In the End of the Semester…


While this may not have been my longest blog post, “Working on Different Platforms of Writing”, has given me some level of depth on how the brain adjusts to a new skill of technology. Older platforms like typescripts or just plain handwriting were just the beginning for brains to learn a new form of communication. I thought about this when we read the article by Michael S. Rosenwald from a particular line I found in the article, “the brain was not designed for reading”. This caught my interest because if you really think about it, the concept of reading didn’t exist at all until a new “invention” to tell stories like symbols and letters came to bore fruit. It wasn’t until only afterward did reading become a natural skill for the brain to learn and people began to create platforms like pens, computers, and e-books to keep up with reading as a new form of communication between humans.

Another post I’ve thought deeply about is for Simonds section, Book. This post has been playing in the back of my mind sometime now that I’ve decided to mention this in my Term paper project. Readers have various emotions towards a specific reading platform and one can not understand the other. I’ve talked about the perspectives between e-books and print readers why they decide to read their chosen medium to read from. But at the end of the day, I’ve concluded that books are still books not matter in what form. People are scared that print will be gone because of e-books but as in Simonds quote “printed books and some form of electronic readers may find happily co-exist, text scrolling on the screen the usual way of reading, printed books reserved for special purposes, still held in high regard”—(281) from Gutenberg’s Fingerprint. Print books are not in danger as people think they are and print book readers need to accept that there’s no longer one form of reading and writing anymore. That a new audience is here and they’re not leaving anytime soon.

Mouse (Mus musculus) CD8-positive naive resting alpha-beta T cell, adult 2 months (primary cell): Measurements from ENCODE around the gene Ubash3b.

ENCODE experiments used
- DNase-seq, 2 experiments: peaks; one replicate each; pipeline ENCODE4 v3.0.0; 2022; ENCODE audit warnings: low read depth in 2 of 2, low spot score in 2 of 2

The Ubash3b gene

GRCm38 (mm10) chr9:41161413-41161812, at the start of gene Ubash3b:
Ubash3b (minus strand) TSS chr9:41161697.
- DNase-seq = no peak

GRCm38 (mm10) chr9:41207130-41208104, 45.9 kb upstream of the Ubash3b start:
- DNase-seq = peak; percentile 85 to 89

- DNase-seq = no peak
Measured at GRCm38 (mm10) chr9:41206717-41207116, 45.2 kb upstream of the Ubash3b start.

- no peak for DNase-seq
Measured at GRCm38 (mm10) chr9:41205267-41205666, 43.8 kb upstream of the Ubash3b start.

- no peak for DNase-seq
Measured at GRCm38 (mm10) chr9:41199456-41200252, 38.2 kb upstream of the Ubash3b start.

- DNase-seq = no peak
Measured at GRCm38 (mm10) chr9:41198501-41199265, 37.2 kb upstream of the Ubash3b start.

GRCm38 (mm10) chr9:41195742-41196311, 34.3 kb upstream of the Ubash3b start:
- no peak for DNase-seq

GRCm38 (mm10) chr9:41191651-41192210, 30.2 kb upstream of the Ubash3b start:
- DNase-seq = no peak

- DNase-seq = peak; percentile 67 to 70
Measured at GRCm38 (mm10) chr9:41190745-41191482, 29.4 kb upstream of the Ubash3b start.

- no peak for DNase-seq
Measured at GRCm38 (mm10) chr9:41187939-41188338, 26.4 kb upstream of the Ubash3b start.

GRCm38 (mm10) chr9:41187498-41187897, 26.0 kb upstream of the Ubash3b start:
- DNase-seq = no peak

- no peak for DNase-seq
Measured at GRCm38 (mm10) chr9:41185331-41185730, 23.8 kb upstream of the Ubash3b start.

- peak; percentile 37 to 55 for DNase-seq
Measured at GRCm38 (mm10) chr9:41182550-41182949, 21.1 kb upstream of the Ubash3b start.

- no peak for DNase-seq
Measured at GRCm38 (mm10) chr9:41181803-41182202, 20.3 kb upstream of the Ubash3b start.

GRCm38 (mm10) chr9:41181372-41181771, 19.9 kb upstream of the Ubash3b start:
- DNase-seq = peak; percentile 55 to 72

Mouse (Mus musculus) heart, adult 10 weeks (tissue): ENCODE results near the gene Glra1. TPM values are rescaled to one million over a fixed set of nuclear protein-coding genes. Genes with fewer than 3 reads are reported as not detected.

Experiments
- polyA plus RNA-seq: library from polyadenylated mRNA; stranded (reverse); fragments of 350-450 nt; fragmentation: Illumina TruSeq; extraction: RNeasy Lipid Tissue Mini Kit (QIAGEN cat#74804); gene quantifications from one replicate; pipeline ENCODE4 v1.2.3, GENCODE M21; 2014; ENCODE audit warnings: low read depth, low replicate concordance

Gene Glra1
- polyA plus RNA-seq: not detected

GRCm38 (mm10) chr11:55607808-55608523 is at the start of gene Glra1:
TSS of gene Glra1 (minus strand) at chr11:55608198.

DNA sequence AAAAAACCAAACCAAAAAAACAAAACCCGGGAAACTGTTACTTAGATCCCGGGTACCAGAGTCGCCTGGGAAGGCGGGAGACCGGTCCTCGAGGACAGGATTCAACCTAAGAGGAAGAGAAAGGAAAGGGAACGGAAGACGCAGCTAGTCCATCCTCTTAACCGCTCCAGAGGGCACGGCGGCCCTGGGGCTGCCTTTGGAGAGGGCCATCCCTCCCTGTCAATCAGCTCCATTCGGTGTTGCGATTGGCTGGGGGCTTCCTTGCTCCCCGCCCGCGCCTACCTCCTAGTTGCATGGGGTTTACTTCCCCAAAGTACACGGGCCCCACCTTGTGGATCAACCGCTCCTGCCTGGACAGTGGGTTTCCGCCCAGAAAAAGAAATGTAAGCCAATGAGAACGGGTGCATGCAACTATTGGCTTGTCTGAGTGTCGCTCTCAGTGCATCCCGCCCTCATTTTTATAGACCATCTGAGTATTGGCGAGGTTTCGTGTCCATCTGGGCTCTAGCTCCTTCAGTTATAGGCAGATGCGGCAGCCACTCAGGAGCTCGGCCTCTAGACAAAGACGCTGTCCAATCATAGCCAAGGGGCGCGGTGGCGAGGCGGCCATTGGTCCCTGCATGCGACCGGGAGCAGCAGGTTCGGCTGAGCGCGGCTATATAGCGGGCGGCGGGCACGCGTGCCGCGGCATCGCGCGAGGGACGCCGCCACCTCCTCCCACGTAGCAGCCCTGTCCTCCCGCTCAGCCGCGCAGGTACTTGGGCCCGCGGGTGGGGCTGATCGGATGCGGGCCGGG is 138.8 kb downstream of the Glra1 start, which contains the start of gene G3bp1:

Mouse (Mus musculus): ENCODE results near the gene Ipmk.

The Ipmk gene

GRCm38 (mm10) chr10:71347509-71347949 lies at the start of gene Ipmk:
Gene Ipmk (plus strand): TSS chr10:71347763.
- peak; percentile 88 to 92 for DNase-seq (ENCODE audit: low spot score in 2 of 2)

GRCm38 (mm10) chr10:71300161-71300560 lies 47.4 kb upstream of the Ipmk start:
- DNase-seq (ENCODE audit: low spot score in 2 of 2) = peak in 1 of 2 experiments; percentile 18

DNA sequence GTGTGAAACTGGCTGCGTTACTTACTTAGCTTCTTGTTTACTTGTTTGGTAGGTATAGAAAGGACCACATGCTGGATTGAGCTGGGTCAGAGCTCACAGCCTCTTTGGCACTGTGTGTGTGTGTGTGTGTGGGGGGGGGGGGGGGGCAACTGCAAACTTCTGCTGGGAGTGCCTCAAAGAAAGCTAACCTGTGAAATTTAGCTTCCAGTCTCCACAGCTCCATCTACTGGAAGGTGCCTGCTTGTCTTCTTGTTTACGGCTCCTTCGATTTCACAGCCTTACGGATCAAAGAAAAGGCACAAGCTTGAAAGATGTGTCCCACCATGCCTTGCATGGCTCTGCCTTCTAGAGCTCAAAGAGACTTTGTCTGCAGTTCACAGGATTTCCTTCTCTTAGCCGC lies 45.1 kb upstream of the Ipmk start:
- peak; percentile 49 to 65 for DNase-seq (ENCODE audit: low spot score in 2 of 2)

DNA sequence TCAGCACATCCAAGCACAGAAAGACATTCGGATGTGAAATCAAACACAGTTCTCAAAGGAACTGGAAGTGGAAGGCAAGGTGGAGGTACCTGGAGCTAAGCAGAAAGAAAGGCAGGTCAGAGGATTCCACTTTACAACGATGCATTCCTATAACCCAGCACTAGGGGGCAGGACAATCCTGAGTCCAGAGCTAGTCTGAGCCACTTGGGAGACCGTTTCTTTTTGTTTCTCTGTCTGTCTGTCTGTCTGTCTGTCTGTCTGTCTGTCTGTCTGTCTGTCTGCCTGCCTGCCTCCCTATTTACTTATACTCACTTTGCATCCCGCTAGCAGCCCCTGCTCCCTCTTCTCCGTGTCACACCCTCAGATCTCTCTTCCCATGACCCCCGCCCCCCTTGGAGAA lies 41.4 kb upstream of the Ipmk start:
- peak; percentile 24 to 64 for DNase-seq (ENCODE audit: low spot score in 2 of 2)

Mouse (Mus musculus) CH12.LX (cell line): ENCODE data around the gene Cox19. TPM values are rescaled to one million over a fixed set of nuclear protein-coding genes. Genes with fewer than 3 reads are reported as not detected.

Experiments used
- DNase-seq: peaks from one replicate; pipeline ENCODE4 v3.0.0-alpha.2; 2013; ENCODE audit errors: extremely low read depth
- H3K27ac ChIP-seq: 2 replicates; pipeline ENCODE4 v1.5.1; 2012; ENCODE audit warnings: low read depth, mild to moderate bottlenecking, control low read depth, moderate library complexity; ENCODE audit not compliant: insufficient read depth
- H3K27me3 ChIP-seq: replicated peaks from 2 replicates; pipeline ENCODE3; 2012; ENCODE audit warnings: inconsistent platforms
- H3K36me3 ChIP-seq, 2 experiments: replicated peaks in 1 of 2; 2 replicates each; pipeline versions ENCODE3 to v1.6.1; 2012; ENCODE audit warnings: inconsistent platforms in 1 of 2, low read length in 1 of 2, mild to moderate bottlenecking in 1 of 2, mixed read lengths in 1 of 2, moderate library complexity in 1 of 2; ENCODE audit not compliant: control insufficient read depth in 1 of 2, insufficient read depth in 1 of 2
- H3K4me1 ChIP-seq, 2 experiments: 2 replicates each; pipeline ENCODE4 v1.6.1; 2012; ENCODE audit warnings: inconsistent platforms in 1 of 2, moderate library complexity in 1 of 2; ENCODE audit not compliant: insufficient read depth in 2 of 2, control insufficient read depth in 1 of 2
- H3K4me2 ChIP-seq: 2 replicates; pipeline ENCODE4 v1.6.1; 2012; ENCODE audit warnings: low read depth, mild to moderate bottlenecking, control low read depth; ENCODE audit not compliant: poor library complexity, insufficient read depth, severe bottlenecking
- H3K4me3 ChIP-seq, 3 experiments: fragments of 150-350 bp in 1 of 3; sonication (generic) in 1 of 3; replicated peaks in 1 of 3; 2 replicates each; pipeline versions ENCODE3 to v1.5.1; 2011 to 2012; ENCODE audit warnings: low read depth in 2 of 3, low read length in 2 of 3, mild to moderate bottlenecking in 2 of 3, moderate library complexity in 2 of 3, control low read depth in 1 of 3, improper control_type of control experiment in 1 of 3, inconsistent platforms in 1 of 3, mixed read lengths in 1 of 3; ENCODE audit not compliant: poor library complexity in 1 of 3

The riskiness that I’ve done is for the canvas posts for Diamond Age because it was one of the last books that I didn’t get to truly nor complete. I tried to get some type of the main idea of the story and its world from what I’ve read up on so that I could participate in the post discussion but I knew I hadn’t done well. Though I’ve tried. I discussed the quick shifts of worlds, genres, and technologies found in Diamond Age and wished I had given myself more time to read more chapters to expand on that idea.

Another risk I took was for Brainstorm Term Paper and Ex 5 Brainstorming for the Future Text project. Those brainstorm ideas were just something off the top of my head and I didn’t know what to do. I played it safe by just posting a possibility for my Future Text project but change the idea when I come up with what I really want to do for that project, which I did.